I managed to get rid of the climbing frame. When I say get rid of, I mean kindly donated to next-door-but-one, an act of neighbourly humanity that had no benefits for me whatsoever. Ahem. This month I have taken advantage of its absence to improve the line of the borders on the right hand side. Lawn has been sacrificed for the cause and a more organic curve is the result.

The lawn is looking a bit patchy as I have treated it with 4-in-1, a once every 5 years attempt to control the weeds, clover and moss. I’ve scarified and aerated it and I have overseeded it too, so by this time next month it should be looking nice and green. You might be forgiven for asking, why bother if you’re going to dig it all up anyway!? No comment.


The Patio Border – I mentioned last time that I had it in mind to neaten up a rather angular corner. I also mentioned a distinct possibility that I might take the opportunity to grab a bit more lawn for border space. As if I’d do that!? OK, I did that. As a result there is some newly bare soil. I am allergic to the sight of bare soil in a garden border, so I will be dealing with that by stuffing it over-full of plants. I have ordered 6’x3′ trellis to attach to the backs of those planters. I have planted one climbing rose, Lady Emma Hamilton. She will climb up the left hand trellis once it is in place. I had to remove a eupatorium to make room, you’ll see later where that has gone. I have a choice of a few (7 or 8!) other climbing roses to go up the other one, I just need to make up my mind. I have also ordered a few shrubs (think I got swindled price-wise, but one lives and learns). One of them, a cornus kousa ‘Miss Satomi’ will go in the corner, or thereabouts. I am hoping it does a good deal better there than the cotinus it replaces. They should arrive in the next day or two.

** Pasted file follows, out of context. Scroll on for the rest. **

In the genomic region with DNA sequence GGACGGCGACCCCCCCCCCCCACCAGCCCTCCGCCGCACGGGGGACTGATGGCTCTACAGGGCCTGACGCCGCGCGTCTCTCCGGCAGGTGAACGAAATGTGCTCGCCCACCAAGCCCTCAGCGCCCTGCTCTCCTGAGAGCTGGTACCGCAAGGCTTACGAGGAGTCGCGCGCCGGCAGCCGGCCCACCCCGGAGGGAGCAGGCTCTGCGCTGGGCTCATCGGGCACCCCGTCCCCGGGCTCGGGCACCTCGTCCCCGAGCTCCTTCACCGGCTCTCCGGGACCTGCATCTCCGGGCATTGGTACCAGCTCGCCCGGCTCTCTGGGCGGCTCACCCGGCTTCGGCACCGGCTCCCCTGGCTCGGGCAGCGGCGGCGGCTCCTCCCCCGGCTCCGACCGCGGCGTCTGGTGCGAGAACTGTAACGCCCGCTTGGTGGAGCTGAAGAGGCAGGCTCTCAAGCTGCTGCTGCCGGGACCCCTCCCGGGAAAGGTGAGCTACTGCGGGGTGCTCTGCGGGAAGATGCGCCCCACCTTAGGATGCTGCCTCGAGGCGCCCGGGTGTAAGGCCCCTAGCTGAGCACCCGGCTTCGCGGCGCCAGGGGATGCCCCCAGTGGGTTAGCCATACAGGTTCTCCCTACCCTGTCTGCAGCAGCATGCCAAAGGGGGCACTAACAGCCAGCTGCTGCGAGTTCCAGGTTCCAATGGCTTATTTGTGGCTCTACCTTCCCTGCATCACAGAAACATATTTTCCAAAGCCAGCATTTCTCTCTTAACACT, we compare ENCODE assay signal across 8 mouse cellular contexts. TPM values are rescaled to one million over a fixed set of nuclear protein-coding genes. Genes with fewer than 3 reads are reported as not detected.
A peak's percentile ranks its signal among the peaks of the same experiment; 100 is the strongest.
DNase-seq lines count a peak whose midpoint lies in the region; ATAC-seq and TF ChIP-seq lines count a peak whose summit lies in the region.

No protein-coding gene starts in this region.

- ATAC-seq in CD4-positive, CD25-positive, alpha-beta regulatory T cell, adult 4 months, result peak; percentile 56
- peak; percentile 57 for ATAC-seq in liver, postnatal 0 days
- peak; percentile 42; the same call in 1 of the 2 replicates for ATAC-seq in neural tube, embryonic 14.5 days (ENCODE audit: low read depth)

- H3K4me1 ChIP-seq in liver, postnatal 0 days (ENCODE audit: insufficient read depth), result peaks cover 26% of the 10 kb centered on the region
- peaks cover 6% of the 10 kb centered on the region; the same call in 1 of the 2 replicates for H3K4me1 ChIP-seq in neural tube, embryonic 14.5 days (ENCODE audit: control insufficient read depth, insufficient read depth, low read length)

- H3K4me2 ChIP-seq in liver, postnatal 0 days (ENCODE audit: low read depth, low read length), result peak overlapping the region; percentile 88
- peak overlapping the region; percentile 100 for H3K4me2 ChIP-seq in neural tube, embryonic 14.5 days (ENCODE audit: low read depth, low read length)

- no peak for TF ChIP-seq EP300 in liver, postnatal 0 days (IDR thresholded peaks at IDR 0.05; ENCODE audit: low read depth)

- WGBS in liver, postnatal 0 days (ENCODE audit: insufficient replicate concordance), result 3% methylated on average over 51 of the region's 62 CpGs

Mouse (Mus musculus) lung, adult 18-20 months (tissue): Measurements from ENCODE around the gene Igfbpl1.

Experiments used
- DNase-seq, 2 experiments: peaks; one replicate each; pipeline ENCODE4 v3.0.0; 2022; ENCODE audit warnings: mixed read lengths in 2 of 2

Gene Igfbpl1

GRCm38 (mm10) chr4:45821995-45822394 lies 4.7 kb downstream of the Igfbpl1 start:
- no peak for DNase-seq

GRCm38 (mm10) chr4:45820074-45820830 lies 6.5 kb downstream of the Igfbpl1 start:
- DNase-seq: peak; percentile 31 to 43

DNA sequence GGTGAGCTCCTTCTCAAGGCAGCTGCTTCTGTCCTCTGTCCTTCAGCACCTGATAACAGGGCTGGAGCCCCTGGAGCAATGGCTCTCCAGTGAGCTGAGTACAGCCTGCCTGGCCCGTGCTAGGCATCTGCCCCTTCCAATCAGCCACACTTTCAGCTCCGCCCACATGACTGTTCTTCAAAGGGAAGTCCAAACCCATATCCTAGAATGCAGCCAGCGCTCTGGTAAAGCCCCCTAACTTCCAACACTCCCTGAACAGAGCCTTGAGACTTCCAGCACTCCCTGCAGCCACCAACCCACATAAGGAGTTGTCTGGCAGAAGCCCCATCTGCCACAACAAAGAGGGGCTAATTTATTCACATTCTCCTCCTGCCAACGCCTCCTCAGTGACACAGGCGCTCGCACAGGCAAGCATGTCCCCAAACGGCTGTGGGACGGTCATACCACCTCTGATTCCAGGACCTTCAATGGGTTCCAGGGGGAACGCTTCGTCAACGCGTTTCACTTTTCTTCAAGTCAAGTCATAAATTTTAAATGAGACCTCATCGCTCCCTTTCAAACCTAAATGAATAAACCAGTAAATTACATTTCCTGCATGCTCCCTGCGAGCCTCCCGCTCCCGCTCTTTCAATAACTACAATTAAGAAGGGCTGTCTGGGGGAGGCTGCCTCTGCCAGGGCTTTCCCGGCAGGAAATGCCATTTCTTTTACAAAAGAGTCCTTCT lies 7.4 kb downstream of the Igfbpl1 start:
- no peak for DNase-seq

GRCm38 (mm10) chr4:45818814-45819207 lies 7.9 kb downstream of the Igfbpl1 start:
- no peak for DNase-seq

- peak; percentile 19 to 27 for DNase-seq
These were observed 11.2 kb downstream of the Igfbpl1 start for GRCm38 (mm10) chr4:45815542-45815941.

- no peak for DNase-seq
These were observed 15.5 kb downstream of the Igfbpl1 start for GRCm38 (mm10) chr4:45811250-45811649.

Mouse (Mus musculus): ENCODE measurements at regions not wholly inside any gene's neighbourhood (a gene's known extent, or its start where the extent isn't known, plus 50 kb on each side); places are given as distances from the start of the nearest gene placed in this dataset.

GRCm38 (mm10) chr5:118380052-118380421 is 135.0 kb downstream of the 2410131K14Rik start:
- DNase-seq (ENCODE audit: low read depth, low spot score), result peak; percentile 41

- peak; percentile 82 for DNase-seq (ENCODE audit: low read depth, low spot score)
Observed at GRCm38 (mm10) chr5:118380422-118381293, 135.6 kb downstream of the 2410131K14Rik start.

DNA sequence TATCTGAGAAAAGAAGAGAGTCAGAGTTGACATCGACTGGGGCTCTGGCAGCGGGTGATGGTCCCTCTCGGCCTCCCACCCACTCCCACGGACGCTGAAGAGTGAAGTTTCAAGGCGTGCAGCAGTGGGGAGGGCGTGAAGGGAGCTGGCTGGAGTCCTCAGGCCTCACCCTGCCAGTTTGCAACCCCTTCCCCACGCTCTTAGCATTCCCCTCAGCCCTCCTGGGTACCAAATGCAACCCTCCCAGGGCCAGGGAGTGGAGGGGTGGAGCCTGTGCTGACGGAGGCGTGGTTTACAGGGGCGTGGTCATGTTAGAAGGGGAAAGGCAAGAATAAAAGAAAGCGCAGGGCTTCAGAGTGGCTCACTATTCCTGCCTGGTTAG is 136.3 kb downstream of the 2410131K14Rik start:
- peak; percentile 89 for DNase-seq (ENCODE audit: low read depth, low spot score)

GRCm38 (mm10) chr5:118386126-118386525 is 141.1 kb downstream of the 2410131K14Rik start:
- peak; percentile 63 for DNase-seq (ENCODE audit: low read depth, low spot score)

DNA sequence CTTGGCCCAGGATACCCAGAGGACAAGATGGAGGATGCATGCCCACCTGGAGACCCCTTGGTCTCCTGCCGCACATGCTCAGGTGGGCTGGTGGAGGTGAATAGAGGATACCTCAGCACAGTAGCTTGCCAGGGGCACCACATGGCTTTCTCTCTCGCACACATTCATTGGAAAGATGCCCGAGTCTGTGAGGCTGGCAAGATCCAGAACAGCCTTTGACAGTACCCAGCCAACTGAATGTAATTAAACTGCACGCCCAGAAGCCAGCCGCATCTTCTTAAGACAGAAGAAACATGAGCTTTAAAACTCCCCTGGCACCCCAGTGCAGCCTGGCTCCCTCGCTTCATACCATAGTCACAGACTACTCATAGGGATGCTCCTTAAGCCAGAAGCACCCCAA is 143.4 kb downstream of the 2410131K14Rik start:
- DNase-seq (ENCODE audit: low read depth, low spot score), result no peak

The Sunny Border – The climbers are climbing, the roses are even flowering, or some of them are. Clematis that have previously performed poorly are finally getting their act together. I have a tonne of annual climbers, still babies in the greenhouse, that I plan to add in here to properly fill out the backdrop. If I see no fence by July then I’ll be pretty happy. After weeks of sunshine and now a few days of rain the borders are really filling out. I still see lots of opportunity to improve, and I have a lot of plants waiting in the wings. Any underperformers are hereby on notice.



The Wisteria Border, incorporating the Eye of Sauron – The wisteria is looking very lush already, an alarming sign of vigour that I will probably struggle to control come summer time. Some shrub structure is beginning to assert itself. I planted a few small cornus mas alba cuttings a couple of years ago and they are beginning to find their feet. The eleagnus quicksilver is also gaining some height. I moved a geum ‘totally tangerine’ here from the Hibiscus border, it made way for a climbing rose, yet to be planted. It doesn’t seem to have noticed being moved.